Luckily for me, my family’s mindset towards the PC was that it would be a tool for the future. The earlier we got used to it, the better. However, once popular media started creating fear around the internet, my computer usage was choked, and I wasn’t able to play another meaningful game until the age of about 16 (Assassin’s Creed), where I’d have the excuse of using a laptop to practice my coding. I could also sneak in some more gaming by figuring out how to emulate Pokémon on my Nokia 5230.
While the trend of girls not gaming is being bucked at a faster pace in Western countries, India seems to be even slower to follow. A quick Google search will repeat the same names of the few women who have skilled up to a professional level. However, in day-to-day life, it is still uncommon to come across women my age who game casually.
As time passed, games became bigger and more complex, and the learning curve and cost of playing went up. This further decreased a girl’s incentive to acquire and play games. Boys had a peer group to keep the culture going, where they could discuss games and exchange CDs.
Girls, we didn’t have a peer group for it. The boys at my high school managed to make a LAN out of the computer lab, but I was pushed out of playing with them because having never played PvP, I wasn’t skilled and therefore too boring to play with.
This continued into college, where I was still the only girl who gamed that I knew of. The only exceptions being a few that I met much later while studying design.
Boys in college continued their amazing culture of doing whatever it took to be able to continue gaming. Again, centred on having a peer group. From running LAN cables across rooftops to creating internal FTP servers to exchange material, they made sure they could keep gaming.
My area of interest then shifted specifically to offline single-player fantasy RPGs (eg. The Witcher III) and Indie games (eg. The Stanley Parable), and it remains so to this day. Some may pose the question of whether the issue is of games having a female protagonist. While that is an important factor, it is another discussion altogether. Gamers just want good games.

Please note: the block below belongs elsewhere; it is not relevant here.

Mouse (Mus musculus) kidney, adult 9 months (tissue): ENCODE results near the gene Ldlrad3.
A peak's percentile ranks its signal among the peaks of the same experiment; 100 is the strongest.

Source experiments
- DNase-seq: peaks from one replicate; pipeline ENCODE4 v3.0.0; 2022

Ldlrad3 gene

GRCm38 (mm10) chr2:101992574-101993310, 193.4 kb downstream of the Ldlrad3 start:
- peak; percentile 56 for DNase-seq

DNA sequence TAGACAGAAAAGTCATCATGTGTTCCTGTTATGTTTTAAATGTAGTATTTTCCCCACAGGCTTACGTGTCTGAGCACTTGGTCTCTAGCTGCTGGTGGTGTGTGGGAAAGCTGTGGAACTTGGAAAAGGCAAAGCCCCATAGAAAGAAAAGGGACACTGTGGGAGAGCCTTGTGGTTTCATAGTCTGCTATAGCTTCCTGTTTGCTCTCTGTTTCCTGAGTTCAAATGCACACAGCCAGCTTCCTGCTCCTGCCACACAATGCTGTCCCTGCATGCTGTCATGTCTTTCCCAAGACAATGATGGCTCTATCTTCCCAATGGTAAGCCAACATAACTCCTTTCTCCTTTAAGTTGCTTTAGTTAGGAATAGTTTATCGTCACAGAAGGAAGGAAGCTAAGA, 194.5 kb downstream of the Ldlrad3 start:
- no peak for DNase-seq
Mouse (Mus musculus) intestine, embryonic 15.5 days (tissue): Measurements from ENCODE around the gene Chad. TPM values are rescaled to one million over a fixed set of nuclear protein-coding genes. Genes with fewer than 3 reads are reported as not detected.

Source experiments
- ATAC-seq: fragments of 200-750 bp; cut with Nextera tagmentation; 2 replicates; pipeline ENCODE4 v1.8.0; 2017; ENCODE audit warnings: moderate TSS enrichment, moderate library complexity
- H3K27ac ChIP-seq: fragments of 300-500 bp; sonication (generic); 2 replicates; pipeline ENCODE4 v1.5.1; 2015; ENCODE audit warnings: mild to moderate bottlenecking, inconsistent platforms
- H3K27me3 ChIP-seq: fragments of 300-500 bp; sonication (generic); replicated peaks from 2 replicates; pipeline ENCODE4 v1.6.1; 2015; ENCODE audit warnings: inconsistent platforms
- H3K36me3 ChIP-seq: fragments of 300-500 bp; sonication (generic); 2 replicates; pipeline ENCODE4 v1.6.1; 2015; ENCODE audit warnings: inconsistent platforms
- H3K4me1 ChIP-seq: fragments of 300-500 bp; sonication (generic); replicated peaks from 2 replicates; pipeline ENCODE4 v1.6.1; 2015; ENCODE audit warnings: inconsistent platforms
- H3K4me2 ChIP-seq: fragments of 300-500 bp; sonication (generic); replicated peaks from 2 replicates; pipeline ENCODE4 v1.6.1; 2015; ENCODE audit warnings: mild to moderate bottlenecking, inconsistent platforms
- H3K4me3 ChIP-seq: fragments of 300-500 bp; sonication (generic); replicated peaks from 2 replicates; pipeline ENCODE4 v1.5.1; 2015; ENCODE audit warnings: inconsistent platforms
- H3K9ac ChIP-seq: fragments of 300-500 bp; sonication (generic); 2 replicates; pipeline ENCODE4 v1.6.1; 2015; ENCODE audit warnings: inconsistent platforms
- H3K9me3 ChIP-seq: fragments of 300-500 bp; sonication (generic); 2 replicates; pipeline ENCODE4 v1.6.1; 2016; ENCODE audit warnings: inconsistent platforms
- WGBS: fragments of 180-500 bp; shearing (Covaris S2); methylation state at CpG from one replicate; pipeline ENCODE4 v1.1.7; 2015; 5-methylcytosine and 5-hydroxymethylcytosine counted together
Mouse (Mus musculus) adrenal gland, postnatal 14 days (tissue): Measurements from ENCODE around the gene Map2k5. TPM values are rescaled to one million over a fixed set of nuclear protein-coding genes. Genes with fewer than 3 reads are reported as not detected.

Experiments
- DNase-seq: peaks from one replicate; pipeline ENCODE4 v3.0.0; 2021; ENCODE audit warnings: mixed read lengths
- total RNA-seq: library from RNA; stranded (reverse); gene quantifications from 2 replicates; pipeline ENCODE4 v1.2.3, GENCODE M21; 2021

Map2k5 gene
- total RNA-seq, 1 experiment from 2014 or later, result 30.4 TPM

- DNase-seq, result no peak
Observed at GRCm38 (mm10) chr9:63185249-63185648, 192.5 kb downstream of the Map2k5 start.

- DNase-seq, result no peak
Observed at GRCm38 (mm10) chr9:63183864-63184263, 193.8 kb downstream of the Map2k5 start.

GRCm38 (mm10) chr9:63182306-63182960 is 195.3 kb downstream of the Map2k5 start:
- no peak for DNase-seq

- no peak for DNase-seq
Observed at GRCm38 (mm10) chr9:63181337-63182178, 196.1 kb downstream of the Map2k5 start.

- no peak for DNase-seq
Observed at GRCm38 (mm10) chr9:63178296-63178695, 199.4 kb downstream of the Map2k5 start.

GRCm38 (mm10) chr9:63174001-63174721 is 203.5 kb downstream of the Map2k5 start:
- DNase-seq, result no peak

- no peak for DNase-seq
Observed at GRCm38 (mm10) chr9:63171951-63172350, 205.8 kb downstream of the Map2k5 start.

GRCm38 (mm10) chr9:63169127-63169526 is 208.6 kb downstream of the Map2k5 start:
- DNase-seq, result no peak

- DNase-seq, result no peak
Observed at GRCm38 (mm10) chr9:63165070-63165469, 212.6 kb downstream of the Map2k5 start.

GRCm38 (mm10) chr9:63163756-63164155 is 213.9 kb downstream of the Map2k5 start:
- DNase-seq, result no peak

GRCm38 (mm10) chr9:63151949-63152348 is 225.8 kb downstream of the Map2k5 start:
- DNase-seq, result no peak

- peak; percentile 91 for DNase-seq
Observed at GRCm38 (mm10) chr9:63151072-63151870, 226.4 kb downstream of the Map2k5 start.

Busy with board exams, then college, and then work, I daydreamed a lot about gaming but never got back into it. Back in the 90’s, consoles in India were reserved only for the super-rich. But now it was the 2010s. While still expensive as a recreational item, they are now much more affordable. A few years ago, my partner surprised me with a PS4. Now, it’s impossible to stop me from starting my nth playthrough of Horizon Zero Dawn.
I mention my age so much because it brings me to my more positive conclusion – that culture around gaming has been changing at a rapid pace, even in India. Just over the last 10 years, everyone and their grandmothers (literally) started playing Candy Crush, the laptop became a necessary tool for work, and consoles became more affordable. Appealing social sim games like Animal Crossing also made games seem less scary. More girls and women can choose if and when they want to game, and in what capacity.
Today, I can log on to any platform and quickly find at least a few Indian women who game. That is a big deal. The barriers are fewer, streaming is a fun hobby for many, and the attitude towards games and gaming has changed worldwide. The future looks brighter for not only for girls who game, but all gamers in general.
(The author is a brand and visual communications designer, and occasional pop culture writer based in Bengaluru)